After crossing the Keys, the storm proceeded up the Florida west coast, bringing flooding rains all along the way. The storm made its final landfall on the sparsely populated Apalachee coast near Cedar Key on September 5. It moved inland and then curved back out to sea and later dissipated in the North Atlantic on September 10. More than 400 people were killed in the Keys and the damage in the area of landfall was catastrophic. Portions of the Florida East Coast Railway in the Upper Keys were severely damaged or destroyed. The hurricane also washed an evacuation train off the tracks and many who were awaiting rescue, including World War I veterans who were living and working in the Keys as part of a government relief project, were killed.

Tropical Storm Four[edit]

Tropical storm
Duration August 30 – September 2
Peak intensity 60 mph (95 km/h) (1-min)  1001 mbar (hPa)

A short-lived tropical storm formed west of the Yucatán Peninsula on August 31.[3] The tropical cyclone strengthened to its peak with winds of 60 miles per hour (97 km/h) over the Bay of Campeche.[3] The system eventually weakened to a depression on September 2 shortly after making landfall in mainland Mexico. The system weakened after moving inland and dissipated later on the same day.

Hurricane Five[edit]

Main article: 1935 Cuba hurricane
Category 4 hurricane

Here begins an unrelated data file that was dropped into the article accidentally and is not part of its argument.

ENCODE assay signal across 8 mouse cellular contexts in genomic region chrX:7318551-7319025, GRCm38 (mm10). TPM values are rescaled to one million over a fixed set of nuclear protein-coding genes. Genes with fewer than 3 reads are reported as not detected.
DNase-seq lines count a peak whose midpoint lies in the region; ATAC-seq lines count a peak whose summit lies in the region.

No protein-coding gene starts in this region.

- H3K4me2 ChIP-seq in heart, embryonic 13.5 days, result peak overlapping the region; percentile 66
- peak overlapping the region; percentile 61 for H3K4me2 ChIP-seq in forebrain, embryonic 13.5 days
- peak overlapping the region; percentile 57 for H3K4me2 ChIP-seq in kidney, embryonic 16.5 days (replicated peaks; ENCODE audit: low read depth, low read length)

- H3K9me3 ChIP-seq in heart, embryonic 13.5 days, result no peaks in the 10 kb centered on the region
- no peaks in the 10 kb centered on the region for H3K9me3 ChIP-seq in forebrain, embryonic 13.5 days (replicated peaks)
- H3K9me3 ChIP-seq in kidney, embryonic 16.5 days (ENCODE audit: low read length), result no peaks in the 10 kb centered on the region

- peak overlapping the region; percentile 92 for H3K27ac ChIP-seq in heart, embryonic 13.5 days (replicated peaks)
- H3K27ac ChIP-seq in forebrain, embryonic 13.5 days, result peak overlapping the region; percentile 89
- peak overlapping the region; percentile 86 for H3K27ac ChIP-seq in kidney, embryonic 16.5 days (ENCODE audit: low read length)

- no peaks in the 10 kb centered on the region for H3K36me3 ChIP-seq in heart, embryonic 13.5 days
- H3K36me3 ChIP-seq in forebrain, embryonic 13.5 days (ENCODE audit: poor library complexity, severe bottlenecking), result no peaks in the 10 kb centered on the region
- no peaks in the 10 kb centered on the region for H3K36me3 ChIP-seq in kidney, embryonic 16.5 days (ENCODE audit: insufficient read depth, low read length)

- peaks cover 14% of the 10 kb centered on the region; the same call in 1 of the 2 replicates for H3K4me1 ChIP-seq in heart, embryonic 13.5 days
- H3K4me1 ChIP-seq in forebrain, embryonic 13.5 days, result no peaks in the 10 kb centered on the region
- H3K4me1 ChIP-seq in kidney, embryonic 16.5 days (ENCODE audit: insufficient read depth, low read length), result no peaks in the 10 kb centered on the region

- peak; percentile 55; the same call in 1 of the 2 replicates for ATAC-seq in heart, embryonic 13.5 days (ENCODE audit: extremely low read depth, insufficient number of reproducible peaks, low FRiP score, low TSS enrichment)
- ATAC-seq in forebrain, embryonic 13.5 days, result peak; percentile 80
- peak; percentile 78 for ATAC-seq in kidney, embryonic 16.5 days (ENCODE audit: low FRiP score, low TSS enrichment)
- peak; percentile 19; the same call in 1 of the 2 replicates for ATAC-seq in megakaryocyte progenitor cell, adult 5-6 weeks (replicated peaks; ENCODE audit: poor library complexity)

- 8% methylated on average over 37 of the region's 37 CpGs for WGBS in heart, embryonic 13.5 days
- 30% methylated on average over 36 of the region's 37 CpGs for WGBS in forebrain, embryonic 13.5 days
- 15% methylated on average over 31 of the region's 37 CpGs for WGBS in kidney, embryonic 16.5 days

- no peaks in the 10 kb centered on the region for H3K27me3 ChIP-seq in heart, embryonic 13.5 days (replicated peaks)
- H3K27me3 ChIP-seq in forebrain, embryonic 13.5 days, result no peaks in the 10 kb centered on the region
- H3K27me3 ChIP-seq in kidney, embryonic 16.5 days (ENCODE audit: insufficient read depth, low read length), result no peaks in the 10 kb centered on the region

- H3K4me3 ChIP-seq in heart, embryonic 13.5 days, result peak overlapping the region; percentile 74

Duration September 23 – October 2
Peak intensity 140 mph (220 km/h) (1-min)  945 mbar (hPa)

A tropical storm formed in the western Caribbean Sea south-southeast of Jamaica on September 23. Moving westward, the system strengthened into a hurricane on September 24 and later a Category 2 hurricane on September 26 while beginning to curve northward. The hurricane continued to strengthen while slowly moving northward, strengthening to its peak of 120 miles per hour (190 km/h) as a major hurricane on September 28. The hurricane struck Cuba at its peak intensity shortly thereafter, and it maintained intensity while entering the Straits of Florida on September 29. While beginning to turn northeast, the hurricane passed over the Bahamas shortly thereafter as a 115 miles per hour (185 km/h) Category 3 hurricane, eventually weakening to a Category 2 hurricane on September 30 while accelerating away from the United States mainland. The hurricane passed near Bermuda on October 1, later weakening to a Category 1 hurricane and becoming extratropical the following day. The storm caused great destruction across Cuba and the Bahamas, killing 50 people (mostly in floods). Bimini was swamped by a 15-foot (4.6 m) storm surge that destroyed most of the buildings on the island, and winds were estimated near 120 miles per hour (190 km/h).[4]

Hurricane Six[edit]

Category 1 hurricane
Duration October 18 – October 27
Peak intensity 85 mph (140 km/h) (1-min)  988 mbar (hPa)